We have been using cork as a material for centuries. It is nothing new.  Some of the oldest remnants of cork were found in Egypt and Greece. They loved the stuff, putting it to good use as flooring, flotation devices, bobbers for fishing nets, sandal bottoms, and of course bottle stoppers. With the sustainability movement in full swing, cork material is dominating! At Livity, we can’t get enough of it in our line of cork products! 

Here are 5 reasons to switch to cork: 

1. All Natural

Cork grows on the Cork Oak Tree (Quercus suber). This is a special type of evergreen that grows naturally in humid climates. Due to extreme weather patterns, this oak evolved bark like a skin. This outer layer is a protection mechanism for wildfires. When flames take over, the cork bark acts as a barrier. It can burn with little harm to the trees internal body. 

These trees live anywhere from 200-300 years old. Shedding this outer bark is part of the trees’ natural aging process. This thick outer layer is an all natural multi-use material, that can be harvested 9-12x during a trees life. We harvest the cork bark for our line of plastic free products.  

Live harvested cork tree with branches extending into a blue sky

2. Anti-microbial

Performing magic is suberin, a waxy substance inside the walls of cork. It forms a barrier against invading microbes. It also is a bandaid, protecting tree wounds during healing. Drought seasons are no sweat. Suberin in the cork skin, helps the tree retain moisture.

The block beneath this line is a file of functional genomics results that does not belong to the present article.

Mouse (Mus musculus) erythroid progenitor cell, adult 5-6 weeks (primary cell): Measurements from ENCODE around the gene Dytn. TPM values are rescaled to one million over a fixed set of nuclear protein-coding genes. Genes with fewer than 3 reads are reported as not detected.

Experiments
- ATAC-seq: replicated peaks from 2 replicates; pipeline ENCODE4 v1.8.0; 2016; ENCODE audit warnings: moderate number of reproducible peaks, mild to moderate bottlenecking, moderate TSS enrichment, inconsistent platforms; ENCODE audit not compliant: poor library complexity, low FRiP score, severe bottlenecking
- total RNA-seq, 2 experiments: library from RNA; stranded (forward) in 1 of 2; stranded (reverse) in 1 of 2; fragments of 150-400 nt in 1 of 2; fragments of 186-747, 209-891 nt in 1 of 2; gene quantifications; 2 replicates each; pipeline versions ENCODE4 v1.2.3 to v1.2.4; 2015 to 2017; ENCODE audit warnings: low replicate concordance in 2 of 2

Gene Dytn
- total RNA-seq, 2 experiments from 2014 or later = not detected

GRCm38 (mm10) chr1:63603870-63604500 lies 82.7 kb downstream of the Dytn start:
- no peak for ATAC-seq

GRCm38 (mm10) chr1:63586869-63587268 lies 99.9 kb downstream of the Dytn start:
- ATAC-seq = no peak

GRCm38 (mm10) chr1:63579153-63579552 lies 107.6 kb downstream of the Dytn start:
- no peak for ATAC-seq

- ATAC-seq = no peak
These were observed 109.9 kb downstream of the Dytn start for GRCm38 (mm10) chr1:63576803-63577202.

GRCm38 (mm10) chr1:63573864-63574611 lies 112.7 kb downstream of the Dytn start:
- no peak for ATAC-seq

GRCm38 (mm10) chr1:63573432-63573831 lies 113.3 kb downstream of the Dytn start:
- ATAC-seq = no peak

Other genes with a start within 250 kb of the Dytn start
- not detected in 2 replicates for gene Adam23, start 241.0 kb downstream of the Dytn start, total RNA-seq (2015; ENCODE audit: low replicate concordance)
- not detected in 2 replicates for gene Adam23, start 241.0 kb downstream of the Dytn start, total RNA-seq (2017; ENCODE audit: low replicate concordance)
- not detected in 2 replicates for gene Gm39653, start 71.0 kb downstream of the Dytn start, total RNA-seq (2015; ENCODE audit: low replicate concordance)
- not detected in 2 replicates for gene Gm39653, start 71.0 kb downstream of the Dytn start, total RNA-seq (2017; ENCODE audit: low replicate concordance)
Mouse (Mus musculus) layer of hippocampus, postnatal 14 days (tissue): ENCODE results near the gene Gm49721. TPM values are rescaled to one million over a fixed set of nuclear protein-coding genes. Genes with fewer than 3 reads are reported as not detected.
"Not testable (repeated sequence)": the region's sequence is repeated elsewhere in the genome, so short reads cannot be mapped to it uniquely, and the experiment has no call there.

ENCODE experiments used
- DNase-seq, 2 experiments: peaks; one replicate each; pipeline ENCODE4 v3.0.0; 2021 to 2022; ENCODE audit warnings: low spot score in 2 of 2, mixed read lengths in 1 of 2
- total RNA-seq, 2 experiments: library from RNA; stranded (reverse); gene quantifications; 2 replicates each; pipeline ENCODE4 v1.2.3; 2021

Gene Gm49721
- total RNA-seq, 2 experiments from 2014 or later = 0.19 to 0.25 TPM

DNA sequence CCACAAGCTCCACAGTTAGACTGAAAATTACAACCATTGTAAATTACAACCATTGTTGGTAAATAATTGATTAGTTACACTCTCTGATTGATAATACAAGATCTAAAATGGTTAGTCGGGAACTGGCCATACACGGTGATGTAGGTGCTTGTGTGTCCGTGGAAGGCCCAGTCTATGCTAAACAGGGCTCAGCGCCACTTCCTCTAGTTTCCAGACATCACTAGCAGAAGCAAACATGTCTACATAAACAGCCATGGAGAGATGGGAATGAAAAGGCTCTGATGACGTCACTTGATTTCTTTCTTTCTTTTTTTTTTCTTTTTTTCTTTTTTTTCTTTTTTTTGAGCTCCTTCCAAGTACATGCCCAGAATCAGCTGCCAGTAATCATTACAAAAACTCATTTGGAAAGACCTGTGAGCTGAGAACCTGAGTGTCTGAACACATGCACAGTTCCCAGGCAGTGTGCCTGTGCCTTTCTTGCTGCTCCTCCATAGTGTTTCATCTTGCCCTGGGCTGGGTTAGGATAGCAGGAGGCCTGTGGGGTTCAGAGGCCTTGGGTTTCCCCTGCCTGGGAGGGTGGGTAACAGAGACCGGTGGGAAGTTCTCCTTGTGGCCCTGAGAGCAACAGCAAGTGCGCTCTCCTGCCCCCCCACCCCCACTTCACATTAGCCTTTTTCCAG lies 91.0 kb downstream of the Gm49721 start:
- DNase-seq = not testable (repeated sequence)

This is why cork yoga gear is revolutionary. With COVID-19, we now know why a clean yoga practice is paramount to health. Suberin takes the guesswork out of sanitation, by repelling microscopic invasions. Plus the waxiness offers superior grip. That means no butter hands with cork products. 

3. Spongy 

The skin of a Cork Oak Tree aka the periderm, is an air filled connective tissue. As the tree ages the older cells get pushed to the outer layers and eventually get sloughed off. This is how it gets its irregular, honeycomb-like structure. 

Cork material provides added cushion in yoga mats. Yogi wrists and ankles, do a lot of work. So they need some loving. They get that with this spongy bark. The air pockets allow it to form to the shape of the hand. 

4. Eco Friendly 

Cork trees require a very special harvesting. Especially ones in Portugal, where a permit is required to harvest the bark. The trees have to be handled in a delicate fashion. The cork is cut off by a highly skilled harvester using an ax. This process is done without heavy machinery to ensure there is no harm done to the cork oak. No trees are killed in the making of cork products. In fact, it is better for the environment they remain alive. A harvested cork oak tree sequesters 5x more carbon versus one that is not. This greatly reduces greenhouse gases.

Iberian Lynx in the cork oak forest

The cork oak forests supports one of the worlds highest range of biodiversity, next to the Amazon Rainforest. These forests are home to the critically endangered Iberian Lynx. This little spotted feline, is crucial for maintaining balance in the food chain. Its food of choice is bunnies. Rabbit populations are no match for this sassy cat. 

5. Helping the Global Economy

These forests expand across the Mediterranean. Tree maintenance and harvesting, feeds thousands of families in Europe and Africa. Portugal alone makes up 50% of global cork production. Since cork is a 100% renewable and biodegradable material, it is a gift that keeps giving. It can be composted, or cut down and repurposed into more cork products.